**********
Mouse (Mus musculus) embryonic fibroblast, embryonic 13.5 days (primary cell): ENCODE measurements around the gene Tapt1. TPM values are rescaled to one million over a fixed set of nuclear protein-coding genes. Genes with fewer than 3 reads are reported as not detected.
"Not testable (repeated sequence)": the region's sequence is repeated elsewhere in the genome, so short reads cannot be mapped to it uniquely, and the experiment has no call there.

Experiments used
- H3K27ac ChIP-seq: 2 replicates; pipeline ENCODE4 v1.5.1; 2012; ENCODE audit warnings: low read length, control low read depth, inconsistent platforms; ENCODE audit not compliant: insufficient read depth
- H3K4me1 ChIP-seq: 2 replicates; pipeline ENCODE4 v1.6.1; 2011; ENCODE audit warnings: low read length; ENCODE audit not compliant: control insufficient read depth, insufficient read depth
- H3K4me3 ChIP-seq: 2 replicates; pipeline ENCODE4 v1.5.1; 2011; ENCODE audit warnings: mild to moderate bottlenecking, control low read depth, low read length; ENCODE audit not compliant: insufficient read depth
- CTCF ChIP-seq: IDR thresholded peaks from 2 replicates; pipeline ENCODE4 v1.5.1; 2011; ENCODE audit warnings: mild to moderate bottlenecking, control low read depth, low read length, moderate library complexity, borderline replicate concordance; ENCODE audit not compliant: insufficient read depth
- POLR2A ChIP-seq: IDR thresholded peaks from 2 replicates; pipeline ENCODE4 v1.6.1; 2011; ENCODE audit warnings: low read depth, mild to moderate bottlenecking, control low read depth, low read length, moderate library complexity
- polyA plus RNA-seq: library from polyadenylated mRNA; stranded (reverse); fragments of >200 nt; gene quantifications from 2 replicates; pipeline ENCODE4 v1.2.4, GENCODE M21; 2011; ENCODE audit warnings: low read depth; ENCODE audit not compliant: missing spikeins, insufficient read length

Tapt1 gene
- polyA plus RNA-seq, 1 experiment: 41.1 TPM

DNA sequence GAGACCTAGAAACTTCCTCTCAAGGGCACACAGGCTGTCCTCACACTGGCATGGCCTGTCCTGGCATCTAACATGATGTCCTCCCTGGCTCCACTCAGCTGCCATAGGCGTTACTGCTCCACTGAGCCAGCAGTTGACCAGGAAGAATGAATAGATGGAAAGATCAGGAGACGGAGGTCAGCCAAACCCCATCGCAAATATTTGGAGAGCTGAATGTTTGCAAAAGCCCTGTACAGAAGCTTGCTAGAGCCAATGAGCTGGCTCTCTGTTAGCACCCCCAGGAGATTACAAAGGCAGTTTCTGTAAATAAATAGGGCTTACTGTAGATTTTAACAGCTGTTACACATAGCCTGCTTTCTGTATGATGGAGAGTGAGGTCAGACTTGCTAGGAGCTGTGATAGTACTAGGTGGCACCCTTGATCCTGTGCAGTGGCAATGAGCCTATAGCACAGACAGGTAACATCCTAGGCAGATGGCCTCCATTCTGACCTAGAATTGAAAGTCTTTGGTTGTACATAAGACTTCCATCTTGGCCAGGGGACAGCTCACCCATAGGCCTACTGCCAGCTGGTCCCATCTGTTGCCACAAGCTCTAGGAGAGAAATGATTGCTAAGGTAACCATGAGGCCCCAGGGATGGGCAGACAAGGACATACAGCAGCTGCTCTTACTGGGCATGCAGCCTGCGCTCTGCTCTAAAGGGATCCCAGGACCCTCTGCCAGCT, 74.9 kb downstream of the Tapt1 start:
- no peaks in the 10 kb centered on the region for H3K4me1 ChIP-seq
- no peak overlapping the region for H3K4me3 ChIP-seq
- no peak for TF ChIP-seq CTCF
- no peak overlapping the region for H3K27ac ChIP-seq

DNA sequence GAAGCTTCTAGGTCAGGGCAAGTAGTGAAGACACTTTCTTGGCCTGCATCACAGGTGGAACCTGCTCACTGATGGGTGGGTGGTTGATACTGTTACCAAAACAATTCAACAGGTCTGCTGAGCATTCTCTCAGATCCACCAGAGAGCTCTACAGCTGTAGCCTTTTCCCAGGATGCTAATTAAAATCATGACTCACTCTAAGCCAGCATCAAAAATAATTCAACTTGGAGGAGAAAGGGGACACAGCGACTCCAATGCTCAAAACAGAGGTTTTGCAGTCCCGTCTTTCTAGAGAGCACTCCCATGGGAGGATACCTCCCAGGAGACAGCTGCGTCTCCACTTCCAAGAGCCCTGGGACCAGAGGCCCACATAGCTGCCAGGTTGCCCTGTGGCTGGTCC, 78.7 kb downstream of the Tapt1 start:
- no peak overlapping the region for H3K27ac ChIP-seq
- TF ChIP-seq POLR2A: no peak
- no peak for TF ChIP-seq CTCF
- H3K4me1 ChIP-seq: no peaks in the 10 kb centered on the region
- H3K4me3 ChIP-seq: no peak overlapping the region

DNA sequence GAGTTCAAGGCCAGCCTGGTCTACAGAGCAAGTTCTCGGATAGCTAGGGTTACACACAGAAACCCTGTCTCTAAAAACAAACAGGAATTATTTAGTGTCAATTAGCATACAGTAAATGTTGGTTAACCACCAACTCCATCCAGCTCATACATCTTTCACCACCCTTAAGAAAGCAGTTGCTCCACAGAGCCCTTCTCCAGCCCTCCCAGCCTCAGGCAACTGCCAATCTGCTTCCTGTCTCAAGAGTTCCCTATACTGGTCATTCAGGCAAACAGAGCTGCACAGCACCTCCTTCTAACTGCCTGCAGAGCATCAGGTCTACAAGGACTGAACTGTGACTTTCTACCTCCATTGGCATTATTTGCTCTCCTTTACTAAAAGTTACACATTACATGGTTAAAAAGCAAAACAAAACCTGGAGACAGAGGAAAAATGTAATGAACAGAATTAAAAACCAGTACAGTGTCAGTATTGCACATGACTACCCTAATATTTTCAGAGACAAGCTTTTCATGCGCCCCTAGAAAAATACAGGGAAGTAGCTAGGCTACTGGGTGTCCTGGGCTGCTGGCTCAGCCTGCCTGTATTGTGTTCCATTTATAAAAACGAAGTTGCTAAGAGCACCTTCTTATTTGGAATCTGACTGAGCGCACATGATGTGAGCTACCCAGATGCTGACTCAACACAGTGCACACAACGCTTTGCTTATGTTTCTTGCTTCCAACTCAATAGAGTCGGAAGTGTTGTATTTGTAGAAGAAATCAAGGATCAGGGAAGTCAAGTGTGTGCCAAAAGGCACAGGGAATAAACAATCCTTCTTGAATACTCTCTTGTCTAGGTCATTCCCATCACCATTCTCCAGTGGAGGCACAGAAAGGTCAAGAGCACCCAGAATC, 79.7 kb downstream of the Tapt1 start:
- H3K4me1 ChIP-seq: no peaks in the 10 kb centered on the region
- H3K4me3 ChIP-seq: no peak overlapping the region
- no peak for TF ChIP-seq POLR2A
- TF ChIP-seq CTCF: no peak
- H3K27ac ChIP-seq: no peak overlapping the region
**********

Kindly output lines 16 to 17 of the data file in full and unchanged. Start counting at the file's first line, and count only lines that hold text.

- no peak overlapping the region for H3K27ac ChIP-seq

DNA sequence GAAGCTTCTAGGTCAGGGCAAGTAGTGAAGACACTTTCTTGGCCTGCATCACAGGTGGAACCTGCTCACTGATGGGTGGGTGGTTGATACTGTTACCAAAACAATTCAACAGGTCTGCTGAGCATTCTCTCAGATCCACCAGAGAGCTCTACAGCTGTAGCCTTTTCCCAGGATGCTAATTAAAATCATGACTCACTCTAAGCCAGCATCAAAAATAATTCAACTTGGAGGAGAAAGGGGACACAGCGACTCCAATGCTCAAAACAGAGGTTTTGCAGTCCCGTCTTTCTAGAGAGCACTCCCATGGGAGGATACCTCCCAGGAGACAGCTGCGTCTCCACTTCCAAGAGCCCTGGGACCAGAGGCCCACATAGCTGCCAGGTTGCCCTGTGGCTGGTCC, 78.7 kb downstream of the Tapt1 start: